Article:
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Anglers hit the Curdies as Hopkins fails to impress
  |  First Published: March 2013



With the Hopkins River underperforming in the bream department many anglers are trekking over to the Curdies River in search of decent bream.

The bream have well and truly finished with their spawning run and only time will tell if this was a successful year or not.

Many fish have schooled up and left the river for the lake in search of prey. Shrimp, spider crab and ‘greyback’ minnow are what the bream are chasing.

As per the norm, some fish stay in the river and these are usually larger, blue nosed specimens that tend to stake out a territory usually a length of bank. Areas to target are distinct bends and points as well as drop-offs no matter how minute they may look. This estuary is largely devoid of major structure so any discrepancy at all visible from above the water or showing on a depth sounder are certainly worth investigating.

Meanwhile in the Hopkins River the large bream seem to have simply vanished. There is a distinct lack of fish over 32cm and this has been an ongoing situation for some time now. In mid summer yours truly had several sessions on the ‘Hoppies’ with only one fish measuring 35cm to the tail and the rest averaging between just legal to 32cm. I am not alone in this scenario. Many rumours abound as to where the bream have gone. Some of which include divers searching for crayfish have reportedly seen schools in Lady Bay.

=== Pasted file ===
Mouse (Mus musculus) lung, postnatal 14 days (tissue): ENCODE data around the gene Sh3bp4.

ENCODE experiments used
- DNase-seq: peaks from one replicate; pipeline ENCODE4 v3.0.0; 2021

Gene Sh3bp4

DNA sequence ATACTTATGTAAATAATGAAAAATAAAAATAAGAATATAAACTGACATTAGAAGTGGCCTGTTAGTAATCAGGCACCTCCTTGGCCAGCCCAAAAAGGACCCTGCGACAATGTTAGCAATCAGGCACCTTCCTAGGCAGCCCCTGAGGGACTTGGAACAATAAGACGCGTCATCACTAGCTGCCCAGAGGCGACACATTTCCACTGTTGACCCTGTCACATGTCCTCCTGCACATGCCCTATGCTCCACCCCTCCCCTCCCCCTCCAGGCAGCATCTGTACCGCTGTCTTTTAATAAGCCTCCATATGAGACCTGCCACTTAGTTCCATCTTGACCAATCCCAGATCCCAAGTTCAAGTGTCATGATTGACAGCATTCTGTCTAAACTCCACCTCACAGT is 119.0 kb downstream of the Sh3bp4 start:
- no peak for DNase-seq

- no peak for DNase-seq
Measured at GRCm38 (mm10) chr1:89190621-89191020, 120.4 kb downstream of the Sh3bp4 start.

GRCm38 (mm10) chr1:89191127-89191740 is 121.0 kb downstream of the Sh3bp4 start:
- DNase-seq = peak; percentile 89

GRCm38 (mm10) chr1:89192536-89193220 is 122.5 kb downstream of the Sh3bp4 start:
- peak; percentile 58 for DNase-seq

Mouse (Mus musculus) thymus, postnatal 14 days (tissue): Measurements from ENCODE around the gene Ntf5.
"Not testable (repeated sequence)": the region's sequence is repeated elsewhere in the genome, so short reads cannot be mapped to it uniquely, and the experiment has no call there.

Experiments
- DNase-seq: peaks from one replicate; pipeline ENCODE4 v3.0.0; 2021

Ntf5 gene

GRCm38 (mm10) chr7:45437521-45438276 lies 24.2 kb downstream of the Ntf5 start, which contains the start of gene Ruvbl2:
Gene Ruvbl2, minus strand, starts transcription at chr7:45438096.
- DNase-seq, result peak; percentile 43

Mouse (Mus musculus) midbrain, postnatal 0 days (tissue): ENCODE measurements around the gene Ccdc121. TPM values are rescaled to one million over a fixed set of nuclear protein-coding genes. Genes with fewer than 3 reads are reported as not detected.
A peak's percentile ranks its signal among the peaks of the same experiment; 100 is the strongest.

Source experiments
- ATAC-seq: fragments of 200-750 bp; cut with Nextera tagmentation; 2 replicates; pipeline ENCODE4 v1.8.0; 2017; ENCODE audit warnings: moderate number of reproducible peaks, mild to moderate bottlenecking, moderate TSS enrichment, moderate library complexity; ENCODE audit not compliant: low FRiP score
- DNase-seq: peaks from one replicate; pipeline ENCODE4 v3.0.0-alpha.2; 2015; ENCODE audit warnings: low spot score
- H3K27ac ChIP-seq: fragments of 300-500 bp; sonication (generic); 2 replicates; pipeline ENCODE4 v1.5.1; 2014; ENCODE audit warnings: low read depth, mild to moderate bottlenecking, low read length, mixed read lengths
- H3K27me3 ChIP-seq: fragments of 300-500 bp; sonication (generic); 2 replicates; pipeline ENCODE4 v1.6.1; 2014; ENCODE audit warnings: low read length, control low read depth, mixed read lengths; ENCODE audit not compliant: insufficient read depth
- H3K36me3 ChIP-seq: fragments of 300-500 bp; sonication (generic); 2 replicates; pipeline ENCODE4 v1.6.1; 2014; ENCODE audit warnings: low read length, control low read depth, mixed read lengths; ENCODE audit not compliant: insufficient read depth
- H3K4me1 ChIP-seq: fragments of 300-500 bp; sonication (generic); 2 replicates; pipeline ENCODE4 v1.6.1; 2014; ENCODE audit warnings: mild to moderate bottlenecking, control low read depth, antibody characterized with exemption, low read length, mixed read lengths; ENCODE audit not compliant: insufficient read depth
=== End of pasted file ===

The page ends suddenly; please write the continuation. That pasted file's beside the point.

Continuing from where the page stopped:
Some larger bream to 40cm have been caught in the Merri River as well as the Moyne River in Port Fairy so have they found a new home? It’s all speculation at present and if the truth be told, no one really knows.

On the upside some magnificent estuary perch continue to be taken on a wide variety of minnow lures with the upper reaches of the system a definite hot spot. This also includes the freshwater section directly upstream of Tooram Stones. Some EP’s are reaching 40cm in length and are currently being targeted by lure aficionados. Another method is too fish live bait such as shrimp or whitebait minnow under a float near structure such as weed beds. The prime time to do this is from dusk onwards well into the night.

The Gellibrand River is on again off again for bream to 36cm which seem to be spread well up and down the system. Worm, shrimp, spider crab and packet prawn are taking fish with first light to sun up the prime time.

Some decent estuary perch have been caught on lures as well as live bait suspended under a float in and around the mouth of Latrobe Creek.

Smaller specimens along with small brown trout can be caught down towards the mouth along the bank side reed beds.

The Port Campbell jetty continues to be a hot spot for squid with the jetty often crowded of an evening. Other species being taken from time to time are whiting and barracouta.

By this time it’s quite possible that southern bluefin tuna will be once again visiting our shorelines. As of mid January schools of SBT’s have been sighted just over the border in South Australia so yet again the Princes Highway will soon be awash with large boats making the trek westwards to Warrnambool, Port Fairy and Portland in search of this prized sports fish.

Decent bream such as this one from the Hopkins are presently scarcer than hen’s teeth!

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